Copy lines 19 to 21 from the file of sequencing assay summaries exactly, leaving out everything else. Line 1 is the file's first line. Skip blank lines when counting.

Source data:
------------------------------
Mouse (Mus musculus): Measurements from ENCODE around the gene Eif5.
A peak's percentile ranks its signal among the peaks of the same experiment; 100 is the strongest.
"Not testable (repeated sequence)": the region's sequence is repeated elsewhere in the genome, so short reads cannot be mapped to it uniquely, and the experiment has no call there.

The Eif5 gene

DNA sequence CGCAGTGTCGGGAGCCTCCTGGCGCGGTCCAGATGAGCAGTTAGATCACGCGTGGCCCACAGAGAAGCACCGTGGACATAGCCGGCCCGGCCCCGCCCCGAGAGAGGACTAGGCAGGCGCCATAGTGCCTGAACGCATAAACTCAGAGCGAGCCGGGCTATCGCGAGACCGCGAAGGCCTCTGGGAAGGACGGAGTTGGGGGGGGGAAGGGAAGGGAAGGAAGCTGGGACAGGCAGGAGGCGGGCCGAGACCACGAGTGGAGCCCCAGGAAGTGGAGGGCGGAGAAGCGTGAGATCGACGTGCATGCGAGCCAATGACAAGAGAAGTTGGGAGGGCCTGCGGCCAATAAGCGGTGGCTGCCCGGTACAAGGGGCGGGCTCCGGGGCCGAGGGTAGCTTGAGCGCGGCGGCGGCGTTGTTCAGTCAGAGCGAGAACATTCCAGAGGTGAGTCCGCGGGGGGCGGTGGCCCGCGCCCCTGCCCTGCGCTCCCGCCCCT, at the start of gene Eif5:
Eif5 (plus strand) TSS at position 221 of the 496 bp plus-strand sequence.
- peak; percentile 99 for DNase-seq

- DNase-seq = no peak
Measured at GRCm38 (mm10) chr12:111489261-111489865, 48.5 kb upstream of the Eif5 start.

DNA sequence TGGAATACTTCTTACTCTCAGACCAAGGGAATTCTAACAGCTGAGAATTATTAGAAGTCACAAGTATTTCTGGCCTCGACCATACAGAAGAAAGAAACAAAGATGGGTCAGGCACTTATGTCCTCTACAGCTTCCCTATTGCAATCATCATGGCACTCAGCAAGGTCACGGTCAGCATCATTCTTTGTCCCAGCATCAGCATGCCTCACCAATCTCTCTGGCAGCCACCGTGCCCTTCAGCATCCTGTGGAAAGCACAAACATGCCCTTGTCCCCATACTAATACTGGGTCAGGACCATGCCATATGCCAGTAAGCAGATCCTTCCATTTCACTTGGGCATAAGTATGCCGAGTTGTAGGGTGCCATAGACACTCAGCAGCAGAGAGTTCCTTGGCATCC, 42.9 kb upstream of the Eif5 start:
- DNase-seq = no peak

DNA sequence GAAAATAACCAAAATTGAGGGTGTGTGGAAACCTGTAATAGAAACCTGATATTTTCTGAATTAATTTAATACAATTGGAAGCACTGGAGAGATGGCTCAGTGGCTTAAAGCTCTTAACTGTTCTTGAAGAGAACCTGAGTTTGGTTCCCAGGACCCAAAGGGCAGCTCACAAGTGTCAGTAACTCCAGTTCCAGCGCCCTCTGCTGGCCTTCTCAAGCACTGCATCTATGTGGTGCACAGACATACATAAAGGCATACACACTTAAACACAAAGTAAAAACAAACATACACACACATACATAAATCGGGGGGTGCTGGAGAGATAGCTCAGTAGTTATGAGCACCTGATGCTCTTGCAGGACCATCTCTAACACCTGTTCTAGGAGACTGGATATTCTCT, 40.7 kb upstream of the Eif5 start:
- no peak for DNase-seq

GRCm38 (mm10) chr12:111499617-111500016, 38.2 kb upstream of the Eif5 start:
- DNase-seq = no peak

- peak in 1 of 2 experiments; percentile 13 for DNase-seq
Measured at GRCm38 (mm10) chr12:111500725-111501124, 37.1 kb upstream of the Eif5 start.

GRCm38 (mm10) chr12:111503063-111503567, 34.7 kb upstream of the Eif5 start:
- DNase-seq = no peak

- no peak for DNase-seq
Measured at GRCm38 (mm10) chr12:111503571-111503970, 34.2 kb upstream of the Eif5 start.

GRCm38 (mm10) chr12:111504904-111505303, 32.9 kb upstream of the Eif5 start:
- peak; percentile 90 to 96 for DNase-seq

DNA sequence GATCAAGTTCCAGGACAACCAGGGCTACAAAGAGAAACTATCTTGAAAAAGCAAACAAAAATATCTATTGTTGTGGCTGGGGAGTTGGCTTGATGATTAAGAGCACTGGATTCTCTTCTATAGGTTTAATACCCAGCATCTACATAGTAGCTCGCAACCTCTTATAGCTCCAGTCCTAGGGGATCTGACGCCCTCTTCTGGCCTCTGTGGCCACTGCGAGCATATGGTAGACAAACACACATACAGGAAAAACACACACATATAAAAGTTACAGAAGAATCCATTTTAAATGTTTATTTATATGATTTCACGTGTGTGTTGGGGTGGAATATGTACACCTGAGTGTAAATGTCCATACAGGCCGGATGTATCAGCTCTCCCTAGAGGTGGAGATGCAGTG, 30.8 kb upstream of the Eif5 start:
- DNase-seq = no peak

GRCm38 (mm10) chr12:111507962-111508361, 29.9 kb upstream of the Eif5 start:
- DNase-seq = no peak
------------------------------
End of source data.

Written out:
- DNase-seq = no peak

- no peak for DNase-seq
Measured at GRCm38 (mm10) chr12:111503571-111503970, 34.2 kb upstream of the Eif5 start.